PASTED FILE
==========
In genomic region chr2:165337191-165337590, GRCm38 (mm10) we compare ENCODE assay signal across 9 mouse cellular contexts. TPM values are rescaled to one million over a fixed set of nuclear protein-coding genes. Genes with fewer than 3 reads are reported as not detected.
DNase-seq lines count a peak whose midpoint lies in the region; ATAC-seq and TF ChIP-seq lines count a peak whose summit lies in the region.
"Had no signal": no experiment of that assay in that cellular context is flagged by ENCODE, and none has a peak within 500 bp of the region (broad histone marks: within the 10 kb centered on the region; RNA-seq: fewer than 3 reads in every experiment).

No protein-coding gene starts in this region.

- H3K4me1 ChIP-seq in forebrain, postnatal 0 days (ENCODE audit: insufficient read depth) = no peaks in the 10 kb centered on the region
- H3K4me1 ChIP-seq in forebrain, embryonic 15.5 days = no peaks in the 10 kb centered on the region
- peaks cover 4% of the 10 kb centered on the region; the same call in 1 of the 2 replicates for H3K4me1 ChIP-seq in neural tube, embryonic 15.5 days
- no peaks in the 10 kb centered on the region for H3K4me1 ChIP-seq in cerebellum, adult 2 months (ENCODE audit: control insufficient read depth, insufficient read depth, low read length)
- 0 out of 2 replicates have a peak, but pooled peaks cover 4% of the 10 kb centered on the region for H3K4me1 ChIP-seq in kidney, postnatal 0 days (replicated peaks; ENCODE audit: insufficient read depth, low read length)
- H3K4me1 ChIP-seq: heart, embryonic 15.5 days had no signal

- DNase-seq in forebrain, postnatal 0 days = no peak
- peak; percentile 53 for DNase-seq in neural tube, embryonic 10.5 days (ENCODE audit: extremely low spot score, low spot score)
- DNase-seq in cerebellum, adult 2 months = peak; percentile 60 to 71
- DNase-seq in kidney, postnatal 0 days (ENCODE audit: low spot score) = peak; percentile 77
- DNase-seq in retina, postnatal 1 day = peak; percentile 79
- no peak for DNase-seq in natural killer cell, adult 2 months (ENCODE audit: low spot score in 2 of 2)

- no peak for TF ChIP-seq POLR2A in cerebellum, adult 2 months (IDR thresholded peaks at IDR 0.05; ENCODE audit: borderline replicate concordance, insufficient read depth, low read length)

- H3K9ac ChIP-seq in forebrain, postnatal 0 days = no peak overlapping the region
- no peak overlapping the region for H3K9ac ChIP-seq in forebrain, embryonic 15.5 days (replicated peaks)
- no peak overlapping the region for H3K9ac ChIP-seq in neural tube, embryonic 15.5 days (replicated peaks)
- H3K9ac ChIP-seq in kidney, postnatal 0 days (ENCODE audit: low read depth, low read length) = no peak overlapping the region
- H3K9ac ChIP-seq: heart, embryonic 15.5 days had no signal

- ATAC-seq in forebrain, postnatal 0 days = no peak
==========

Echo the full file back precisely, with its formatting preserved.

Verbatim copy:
In genomic region chr2:165337191-165337590, GRCm38 (mm10) we compare ENCODE assay signal across 9 mouse cellular contexts. TPM values are rescaled to one million over a fixed set of nuclear protein-coding genes. Genes with fewer than 3 reads are reported as not detected.
DNase-seq lines count a peak whose midpoint lies in the region; ATAC-seq and TF ChIP-seq lines count a peak whose summit lies in the region.
"Had no signal": no experiment of that assay in that cellular context is flagged by ENCODE, and none has a peak within 500 bp of the region (broad histone marks: within the 10 kb centered on the region; RNA-seq: fewer than 3 reads in every experiment).

No protein-coding gene starts in this region.

- H3K4me1 ChIP-seq in forebrain, postnatal 0 days (ENCODE audit: insufficient read depth) = no peaks in the 10 kb centered on the region
- H3K4me1 ChIP-seq in forebrain, embryonic 15.5 days = no peaks in the 10 kb centered on the region
- peaks cover 4% of the 10 kb centered on the region; the same call in 1 of the 2 replicates for H3K4me1 ChIP-seq in neural tube, embryonic 15.5 days
- no peaks in the 10 kb centered on the region for H3K4me1 ChIP-seq in cerebellum, adult 2 months (ENCODE audit: control insufficient read depth, insufficient read depth, low read length)
- 0 out of 2 replicates have a peak, but pooled peaks cover 4% of the 10 kb centered on the region for H3K4me1 ChIP-seq in kidney, postnatal 0 days (replicated peaks; ENCODE audit: insufficient read depth, low read length)
- H3K4me1 ChIP-seq: heart, embryonic 15.5 days had no signal

- DNase-seq in forebrain, postnatal 0 days = no peak
- peak; percentile 53 for DNase-seq in neural tube, embryonic 10.5 days (ENCODE audit: extremely low spot score, low spot score)
- DNase-seq in cerebellum, adult 2 months = peak; percentile 60 to 71
- DNase-seq in kidney, postnatal 0 days (ENCODE audit: low spot score) = peak; percentile 77
- DNase-seq in retina, postnatal 1 day = peak; percentile 79
- no peak for DNase-seq in natural killer cell, adult 2 months (ENCODE audit: low spot score in 2 of 2)

- no peak for TF ChIP-seq POLR2A in cerebellum, adult 2 months (IDR thresholded peaks at IDR 0.05; ENCODE audit: borderline replicate concordance, insufficient read depth, low read length)

- H3K9ac ChIP-seq in forebrain, postnatal 0 days = no peak overlapping the region
- no peak overlapping the region for H3K9ac ChIP-seq in forebrain, embryonic 15.5 days (replicated peaks)
- no peak overlapping the region for H3K9ac ChIP-seq in neural tube, embryonic 15.5 days (replicated peaks)
- H3K9ac ChIP-seq in kidney, postnatal 0 days (ENCODE audit: low read depth, low read length) = no peak overlapping the region
- H3K9ac ChIP-seq: heart, embryonic 15.5 days had no signal

- ATAC-seq in forebrain, postnatal 0 days = no peak